Location

Park City, Utah

Date

22-7-2003

Session

Session 3 - Posters

Abstract

The success of collision warning systems depends on how well the algorithm and driver interface are tailored to driver capabilities and preferences. An effective collision warning system must promote a timely and appropriate driver response while minimizing annoyance associated with nuisance warnings. A within-subject experimental design examined warning strategy and modality by contrasting graded and imminent warning strategies with auditory and haptic warning modalities. Presented on a high, head-down display placed directly in front of the driver, visual warnings were displayed in the form of graded bars representing severity, or by an imminent collision icon. Visual warnings were paired with either an auditory warning or a haptic warning in the form of a vibrating seat. Results suggest that haptic warnings may be preferred over auditory warnings, with graded haptic warnings being preferred more than imminent haptic warnings. These results support previous findings of greater acceptance of graded compared to imminent warnings, and no decrement in performance or acceptance of a haptic versus an auditory warning.

Rights

Copyright © 2003 the authors

DC Citation

Proceedings of the Second International Driving Symposium on Human Factors in Driver Assessment, Training and Vehicle Design, July 21-24, 2003, Park City, Utah. Iowa City, IA: Public Policy Center, of Iowa, 2003: 69-69.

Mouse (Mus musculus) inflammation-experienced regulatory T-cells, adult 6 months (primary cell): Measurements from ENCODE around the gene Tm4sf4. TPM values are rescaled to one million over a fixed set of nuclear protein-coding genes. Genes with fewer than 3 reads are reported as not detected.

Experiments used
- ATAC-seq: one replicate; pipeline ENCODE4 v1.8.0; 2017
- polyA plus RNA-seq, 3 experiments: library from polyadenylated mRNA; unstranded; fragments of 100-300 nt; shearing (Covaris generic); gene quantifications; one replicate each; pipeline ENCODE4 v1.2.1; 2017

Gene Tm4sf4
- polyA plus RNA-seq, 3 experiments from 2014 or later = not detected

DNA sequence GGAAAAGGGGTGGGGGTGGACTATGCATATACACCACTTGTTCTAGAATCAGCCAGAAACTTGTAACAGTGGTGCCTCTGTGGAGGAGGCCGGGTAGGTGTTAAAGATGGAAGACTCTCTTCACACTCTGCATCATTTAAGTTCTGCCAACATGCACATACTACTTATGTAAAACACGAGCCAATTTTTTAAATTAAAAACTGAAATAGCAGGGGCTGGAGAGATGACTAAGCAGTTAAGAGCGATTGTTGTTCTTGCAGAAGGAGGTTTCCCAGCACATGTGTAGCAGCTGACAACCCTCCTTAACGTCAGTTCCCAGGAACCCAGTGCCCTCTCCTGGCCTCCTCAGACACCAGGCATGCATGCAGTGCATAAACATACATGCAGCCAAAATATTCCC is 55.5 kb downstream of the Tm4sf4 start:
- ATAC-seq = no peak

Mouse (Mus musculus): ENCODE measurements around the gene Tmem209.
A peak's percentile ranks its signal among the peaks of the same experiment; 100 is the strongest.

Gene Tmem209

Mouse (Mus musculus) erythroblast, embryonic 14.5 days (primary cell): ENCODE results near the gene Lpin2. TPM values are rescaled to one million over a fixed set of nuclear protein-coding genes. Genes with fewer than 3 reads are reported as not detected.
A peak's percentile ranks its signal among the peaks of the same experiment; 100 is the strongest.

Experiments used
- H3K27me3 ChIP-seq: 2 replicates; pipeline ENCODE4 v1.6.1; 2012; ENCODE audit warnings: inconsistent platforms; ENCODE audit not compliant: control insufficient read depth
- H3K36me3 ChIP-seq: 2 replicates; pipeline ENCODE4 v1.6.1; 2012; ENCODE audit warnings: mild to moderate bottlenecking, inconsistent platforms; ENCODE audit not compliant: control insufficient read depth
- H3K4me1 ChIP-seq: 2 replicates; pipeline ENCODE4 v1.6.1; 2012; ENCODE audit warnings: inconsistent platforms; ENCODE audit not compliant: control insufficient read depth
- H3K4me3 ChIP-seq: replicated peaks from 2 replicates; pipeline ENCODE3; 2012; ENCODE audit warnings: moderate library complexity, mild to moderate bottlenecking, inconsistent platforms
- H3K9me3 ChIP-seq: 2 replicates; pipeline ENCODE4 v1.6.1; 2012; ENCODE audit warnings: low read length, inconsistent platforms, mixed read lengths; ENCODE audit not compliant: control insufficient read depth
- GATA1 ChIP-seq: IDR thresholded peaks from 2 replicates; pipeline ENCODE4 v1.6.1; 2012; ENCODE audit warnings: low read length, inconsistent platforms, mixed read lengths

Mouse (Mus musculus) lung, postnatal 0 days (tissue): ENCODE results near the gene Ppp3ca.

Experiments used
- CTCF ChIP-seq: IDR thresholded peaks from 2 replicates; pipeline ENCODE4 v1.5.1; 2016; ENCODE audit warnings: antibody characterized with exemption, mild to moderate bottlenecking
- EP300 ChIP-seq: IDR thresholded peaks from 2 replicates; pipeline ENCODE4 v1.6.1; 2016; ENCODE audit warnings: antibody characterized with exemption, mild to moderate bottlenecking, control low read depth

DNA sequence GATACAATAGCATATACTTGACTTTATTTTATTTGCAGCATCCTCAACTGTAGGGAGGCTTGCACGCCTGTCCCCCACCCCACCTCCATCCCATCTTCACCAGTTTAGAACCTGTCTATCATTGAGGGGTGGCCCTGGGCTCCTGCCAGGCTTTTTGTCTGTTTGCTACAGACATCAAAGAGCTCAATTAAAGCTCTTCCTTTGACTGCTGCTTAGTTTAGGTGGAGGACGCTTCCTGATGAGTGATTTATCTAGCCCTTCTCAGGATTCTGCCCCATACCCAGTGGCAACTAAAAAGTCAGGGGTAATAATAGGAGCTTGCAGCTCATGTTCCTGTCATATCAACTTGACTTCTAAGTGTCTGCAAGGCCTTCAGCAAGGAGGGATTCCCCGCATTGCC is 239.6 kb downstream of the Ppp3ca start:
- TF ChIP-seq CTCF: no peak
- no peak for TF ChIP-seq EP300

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Jul 22nd, 12:00 AM

Driver Preference of Collision Warning Strategy and Modality

Park City, Utah

The success of collision warning systems depends on how well the algorithm and driver interface are tailored to driver capabilities and preferences. An effective collision warning system must promote a timely and appropriate driver response while minimizing annoyance associated with nuisance warnings. A within-subject experimental design examined warning strategy and modality by contrasting graded and imminent warning strategies with auditory and haptic warning modalities. Presented on a high, head-down display placed directly in front of the driver, visual warnings were displayed in the form of graded bars representing severity, or by an imminent collision icon. Visual warnings were paired with either an auditory warning or a haptic warning in the form of a vibrating seat. Results suggest that haptic warnings may be preferred over auditory warnings, with graded haptic warnings being preferred more than imminent haptic warnings. These results support previous findings of greater acceptance of graded compared to imminent warnings, and no decrement in performance or acceptance of a haptic versus an auditory warning.